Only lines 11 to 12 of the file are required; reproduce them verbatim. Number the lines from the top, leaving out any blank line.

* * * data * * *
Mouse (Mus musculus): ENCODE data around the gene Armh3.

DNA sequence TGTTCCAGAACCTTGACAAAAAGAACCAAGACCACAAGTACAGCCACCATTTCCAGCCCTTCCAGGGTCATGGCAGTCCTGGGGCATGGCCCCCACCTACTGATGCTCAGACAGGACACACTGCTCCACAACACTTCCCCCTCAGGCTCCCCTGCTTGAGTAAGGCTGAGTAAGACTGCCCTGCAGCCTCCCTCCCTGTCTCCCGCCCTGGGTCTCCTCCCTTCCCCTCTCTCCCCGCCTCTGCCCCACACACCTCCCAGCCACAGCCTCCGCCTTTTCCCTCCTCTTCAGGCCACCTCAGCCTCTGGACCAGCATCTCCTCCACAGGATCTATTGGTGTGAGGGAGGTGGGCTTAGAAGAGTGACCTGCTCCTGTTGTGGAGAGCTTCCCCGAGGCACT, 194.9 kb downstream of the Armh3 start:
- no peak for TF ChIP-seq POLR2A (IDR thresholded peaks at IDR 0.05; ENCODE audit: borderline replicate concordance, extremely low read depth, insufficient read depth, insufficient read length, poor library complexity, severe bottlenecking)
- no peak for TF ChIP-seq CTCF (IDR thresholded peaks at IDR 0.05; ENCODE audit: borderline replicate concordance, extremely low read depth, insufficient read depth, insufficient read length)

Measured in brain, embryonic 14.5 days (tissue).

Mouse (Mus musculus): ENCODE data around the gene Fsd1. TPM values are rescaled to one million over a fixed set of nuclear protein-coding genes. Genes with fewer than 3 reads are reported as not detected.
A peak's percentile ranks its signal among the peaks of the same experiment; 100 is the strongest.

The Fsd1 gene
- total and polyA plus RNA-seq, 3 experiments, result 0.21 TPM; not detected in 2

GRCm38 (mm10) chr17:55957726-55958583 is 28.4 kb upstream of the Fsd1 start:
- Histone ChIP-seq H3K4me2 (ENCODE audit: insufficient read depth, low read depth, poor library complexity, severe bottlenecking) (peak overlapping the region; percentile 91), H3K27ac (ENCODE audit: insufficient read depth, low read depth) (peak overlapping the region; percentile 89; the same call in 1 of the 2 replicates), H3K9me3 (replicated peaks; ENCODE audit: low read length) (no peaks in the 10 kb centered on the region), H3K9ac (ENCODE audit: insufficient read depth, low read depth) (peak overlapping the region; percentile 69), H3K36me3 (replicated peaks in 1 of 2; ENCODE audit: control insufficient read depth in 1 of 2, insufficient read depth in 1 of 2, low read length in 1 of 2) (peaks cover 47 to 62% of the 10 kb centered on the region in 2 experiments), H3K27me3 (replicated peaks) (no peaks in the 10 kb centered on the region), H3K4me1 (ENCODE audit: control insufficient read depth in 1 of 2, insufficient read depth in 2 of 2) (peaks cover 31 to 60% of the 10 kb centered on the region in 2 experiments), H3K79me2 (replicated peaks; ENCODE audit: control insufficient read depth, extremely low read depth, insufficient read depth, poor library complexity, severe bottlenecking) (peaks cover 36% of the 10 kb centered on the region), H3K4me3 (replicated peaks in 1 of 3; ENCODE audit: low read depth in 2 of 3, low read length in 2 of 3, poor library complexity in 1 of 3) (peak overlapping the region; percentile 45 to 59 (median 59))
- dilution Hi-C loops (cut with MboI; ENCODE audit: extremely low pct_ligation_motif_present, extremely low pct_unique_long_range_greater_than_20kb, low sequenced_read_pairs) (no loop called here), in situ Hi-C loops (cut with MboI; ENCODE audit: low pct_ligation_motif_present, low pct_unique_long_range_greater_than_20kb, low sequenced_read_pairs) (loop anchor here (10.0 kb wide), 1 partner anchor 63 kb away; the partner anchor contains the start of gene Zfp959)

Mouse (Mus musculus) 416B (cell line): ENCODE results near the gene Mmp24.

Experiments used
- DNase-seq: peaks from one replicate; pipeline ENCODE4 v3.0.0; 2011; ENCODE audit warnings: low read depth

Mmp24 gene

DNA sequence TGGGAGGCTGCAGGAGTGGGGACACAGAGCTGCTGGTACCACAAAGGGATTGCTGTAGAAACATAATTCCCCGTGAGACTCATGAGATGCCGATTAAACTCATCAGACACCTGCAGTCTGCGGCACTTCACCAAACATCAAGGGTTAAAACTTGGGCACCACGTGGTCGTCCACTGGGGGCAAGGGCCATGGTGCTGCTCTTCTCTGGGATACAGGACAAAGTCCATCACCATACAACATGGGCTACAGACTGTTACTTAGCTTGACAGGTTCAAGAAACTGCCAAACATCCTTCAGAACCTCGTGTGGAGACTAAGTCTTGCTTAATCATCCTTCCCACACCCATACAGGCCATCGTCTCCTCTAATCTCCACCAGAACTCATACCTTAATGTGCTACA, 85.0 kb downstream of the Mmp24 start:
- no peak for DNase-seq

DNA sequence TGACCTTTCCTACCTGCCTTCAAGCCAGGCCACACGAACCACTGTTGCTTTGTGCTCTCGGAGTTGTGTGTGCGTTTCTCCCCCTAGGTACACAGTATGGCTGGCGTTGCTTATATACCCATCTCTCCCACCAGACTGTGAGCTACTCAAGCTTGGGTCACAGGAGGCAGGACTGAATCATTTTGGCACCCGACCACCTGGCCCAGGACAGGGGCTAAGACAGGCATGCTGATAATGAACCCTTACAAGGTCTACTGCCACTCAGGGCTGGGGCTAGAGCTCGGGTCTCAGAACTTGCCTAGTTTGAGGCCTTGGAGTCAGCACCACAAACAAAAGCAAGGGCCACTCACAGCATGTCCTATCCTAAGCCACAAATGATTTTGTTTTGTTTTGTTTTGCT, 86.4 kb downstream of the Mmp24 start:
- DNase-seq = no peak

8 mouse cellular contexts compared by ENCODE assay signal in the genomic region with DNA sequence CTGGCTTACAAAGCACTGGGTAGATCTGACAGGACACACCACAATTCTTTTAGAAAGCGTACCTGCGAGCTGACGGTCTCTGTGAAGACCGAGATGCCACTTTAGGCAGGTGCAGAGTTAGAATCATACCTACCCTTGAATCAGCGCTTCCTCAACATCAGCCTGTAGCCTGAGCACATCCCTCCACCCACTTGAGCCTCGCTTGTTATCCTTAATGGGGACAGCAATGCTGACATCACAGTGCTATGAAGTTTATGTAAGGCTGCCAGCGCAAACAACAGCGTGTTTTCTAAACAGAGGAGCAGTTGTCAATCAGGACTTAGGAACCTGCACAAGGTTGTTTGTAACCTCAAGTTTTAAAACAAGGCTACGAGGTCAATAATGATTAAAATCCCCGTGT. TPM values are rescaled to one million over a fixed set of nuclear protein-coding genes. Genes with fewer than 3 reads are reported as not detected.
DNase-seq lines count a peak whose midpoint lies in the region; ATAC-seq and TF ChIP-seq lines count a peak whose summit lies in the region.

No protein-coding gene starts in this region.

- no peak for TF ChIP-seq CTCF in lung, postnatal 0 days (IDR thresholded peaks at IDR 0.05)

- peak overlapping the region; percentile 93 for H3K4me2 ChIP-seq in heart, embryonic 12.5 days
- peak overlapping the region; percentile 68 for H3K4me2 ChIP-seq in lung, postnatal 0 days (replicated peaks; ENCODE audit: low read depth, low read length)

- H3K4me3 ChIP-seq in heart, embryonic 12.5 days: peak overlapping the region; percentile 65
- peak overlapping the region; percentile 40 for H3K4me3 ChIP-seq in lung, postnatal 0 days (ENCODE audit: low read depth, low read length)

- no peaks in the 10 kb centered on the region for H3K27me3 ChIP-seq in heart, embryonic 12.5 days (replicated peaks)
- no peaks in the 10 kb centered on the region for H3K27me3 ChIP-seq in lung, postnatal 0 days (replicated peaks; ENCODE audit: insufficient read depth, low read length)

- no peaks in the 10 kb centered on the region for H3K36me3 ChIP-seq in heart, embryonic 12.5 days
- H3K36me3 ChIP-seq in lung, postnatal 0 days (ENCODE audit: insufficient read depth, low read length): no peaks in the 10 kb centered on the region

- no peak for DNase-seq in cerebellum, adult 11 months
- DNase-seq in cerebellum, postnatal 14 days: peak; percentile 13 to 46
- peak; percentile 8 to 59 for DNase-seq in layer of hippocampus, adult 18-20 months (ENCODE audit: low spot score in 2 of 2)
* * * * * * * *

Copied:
- Histone ChIP-seq H3K4me2 (ENCODE audit: insufficient read depth, low read depth, poor library complexity, severe bottlenecking) (peak overlapping the region; percentile 91), H3K27ac (ENCODE audit: insufficient read depth, low read depth) (peak overlapping the region; percentile 89; the same call in 1 of the 2 replicates), H3K9me3 (replicated peaks; ENCODE audit: low read length) (no peaks in the 10 kb centered on the region), H3K9ac (ENCODE audit: insufficient read depth, low read depth) (peak overlapping the region; percentile 69), H3K36me3 (replicated peaks in 1 of 2; ENCODE audit: control insufficient read depth in 1 of 2, insufficient read depth in 1 of 2, low read length in 1 of 2) (peaks cover 47 to 62% of the 10 kb centered on the region in 2 experiments), H3K27me3 (replicated peaks) (no peaks in the 10 kb centered on the region), H3K4me1 (ENCODE audit: control insufficient read depth in 1 of 2, insufficient read depth in 2 of 2) (peaks cover 31 to 60% of the 10 kb centered on the region in 2 experiments), H3K79me2 (replicated peaks; ENCODE audit: control insufficient read depth, extremely low read depth, insufficient read depth, poor library complexity, severe bottlenecking) (peaks cover 36% of the 10 kb centered on the region), H3K4me3 (replicated peaks in 1 of 3; ENCODE audit: low read depth in 2 of 3, low read length in 2 of 3, poor library complexity in 1 of 3) (peak overlapping the region; percentile 45 to 59 (median 59))
- dilution Hi-C loops (cut with MboI; ENCODE audit: extremely low pct_ligation_motif_present, extremely low pct_unique_long_range_greater_than_20kb, low sequenced_read_pairs) (no loop called here), in situ Hi-C loops (cut with MboI; ENCODE audit: low pct_ligation_motif_present, low pct_unique_long_range_greater_than_20kb, low sequenced_read_pairs) (loop anchor here (10.0 kb wide), 1 partner anchor 63 kb away; the partner anchor contains the start of gene Zfp959)